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Haven’t seen vascular biometric identification yet? It’s catching on fast.

Meredith Mahon Morris August 30, 2011

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Today we have a guest post from John Trader, with ACS Technologies partner M2SYS Technology. We recently wrote on the M2SYS blog about how Northwoods Community Church uses biometric technology to for fast and accurate check-in; read that post here.

Attend some church services these days and chances are you may discover biometric identification at child care check in or for youth services.  Increasingly, churches are using vascular biometric ID at the point of entry in these areas because biometrics helps:

  • Increase speed of check in
  • Tighten security
  • Reduce waste and conserve resources by eliminating paper or barcode cards
  • Establish a tracking mechanism to keep accurate records
  • Boost productivity of staff

When biometrics first arrived as an option for churches to consider as an identification mechanism for their management software, fingerprint recognition was the only option.  However, as biometrics technology has become more refined and more modalities are developed, churches now have alternatives other than fingerprint, which has proven in the past that it sometimes isn’t a one-size-fits-all solution.  Even though fingerprint biometrics is a very solid modality and remains the dominant form of identification in the marketplace, fingerprints can be adversely affected by dry skin, roughness, moisture, scarring and climate which can cause problems with capturing accurate scans for positive identification.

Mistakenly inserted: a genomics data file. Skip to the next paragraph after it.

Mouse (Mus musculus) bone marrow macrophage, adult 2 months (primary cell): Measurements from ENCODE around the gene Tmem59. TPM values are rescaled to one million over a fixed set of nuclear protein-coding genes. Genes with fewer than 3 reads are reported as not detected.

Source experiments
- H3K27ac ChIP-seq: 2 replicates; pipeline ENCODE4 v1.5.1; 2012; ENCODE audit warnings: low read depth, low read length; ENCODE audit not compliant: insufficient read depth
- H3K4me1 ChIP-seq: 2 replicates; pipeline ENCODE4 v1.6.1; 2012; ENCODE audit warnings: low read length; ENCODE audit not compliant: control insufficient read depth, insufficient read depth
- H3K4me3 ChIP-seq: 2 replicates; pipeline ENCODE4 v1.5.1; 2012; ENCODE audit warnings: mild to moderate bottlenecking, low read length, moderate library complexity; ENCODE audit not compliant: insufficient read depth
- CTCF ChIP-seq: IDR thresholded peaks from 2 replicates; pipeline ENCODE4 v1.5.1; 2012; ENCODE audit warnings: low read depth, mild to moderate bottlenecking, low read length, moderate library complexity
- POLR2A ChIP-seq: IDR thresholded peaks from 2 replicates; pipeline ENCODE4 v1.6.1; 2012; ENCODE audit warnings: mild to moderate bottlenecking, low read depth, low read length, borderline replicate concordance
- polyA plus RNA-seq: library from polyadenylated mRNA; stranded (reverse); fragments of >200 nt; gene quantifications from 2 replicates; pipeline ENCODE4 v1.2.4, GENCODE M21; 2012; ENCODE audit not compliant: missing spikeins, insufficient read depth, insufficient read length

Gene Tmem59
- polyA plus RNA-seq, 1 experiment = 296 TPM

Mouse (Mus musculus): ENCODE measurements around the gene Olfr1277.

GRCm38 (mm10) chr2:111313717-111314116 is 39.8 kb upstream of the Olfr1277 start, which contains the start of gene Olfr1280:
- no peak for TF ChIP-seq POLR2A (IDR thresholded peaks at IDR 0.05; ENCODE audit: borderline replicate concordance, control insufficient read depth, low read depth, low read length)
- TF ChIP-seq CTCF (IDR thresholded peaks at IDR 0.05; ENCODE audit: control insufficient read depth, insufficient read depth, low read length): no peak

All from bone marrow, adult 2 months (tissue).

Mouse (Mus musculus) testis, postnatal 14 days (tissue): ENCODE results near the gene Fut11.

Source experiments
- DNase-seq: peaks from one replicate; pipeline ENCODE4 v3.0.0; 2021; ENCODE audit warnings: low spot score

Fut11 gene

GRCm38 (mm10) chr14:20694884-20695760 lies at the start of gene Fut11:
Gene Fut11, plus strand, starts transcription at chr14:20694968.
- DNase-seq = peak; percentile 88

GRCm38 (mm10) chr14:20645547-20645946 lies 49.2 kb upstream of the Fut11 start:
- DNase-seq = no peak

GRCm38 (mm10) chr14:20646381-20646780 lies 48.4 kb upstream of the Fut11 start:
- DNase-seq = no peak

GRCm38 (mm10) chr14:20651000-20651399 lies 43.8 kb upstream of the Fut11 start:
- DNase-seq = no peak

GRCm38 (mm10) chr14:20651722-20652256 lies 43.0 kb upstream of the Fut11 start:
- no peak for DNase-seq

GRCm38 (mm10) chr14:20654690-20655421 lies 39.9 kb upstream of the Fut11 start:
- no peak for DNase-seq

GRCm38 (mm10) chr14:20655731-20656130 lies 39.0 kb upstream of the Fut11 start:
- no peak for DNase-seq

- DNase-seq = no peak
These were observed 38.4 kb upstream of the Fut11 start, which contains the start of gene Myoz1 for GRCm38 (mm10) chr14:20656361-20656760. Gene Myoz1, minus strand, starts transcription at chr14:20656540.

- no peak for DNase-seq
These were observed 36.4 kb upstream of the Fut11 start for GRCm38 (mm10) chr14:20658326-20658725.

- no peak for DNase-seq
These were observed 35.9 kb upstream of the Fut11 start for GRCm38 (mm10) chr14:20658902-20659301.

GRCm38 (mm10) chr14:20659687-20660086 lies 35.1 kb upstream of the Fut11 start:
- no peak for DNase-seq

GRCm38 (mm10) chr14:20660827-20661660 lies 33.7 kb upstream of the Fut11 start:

Vascular Biometrics Bypasses the Need for Quality Skin Integrity

Then along came vascular biometrics which does not rely on fingerprints for identification purposes.  Instead, vascular biometrics relies on capturing an image of the vein pattern beneath the skin with near infrared technology and using that as the basis for individual identification.  So unlike fingerprint technology, the integrity of the skin is not an issue with vascular biometrics.  By using near infrared light to capture a finger vein or palm vein pattern beneath the skin surface to identify an individual, vascular biometrics bypasses the need to have quality fingerprints in order to successfully use a biometric system that can identify nearly 100% of end users and allows biometrics to be used in environments that otherwise are not conducive to fingerprint technology.  In addition, independent testing of vascular technology has provided results that prove it is just as accurate as fingerprints for matching.

Churches that may perceive vascular biometrics as too expensive will quickly discover that it is very affordable compared to fingerprint and returns on investment attainable by the efficiency advantages that it creates are higher over time.  For example, finger vein and palm vein biometric readers will last longer compared to fingerprint readers because end users do not make direct contact with the device sensor, which can boost hardware longevity.  Plus, contactless sensors make vascular readers more hygienic unlike fingerprint readers which require direct contact with a sensor.  In a high throughput environment, this can be a benefit to cut down on spreading illnesses.

Recently, ACS Technologies switched their biometric hardware deployments to vascular readers only so if you are curious about vascular biometrics and want to find out more information, please contact ACS Technologies with your questions and they will be happy to provide you with more information!

John Trader is a Communication Specialist with M2SYS Technology.

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  • Thanks for the opportunity to offer our view on why vascular biometric technology is catching on so quick for identification at churches across the country. We hope that this post will help shed some light on why it has advantages over fingerprint technology!

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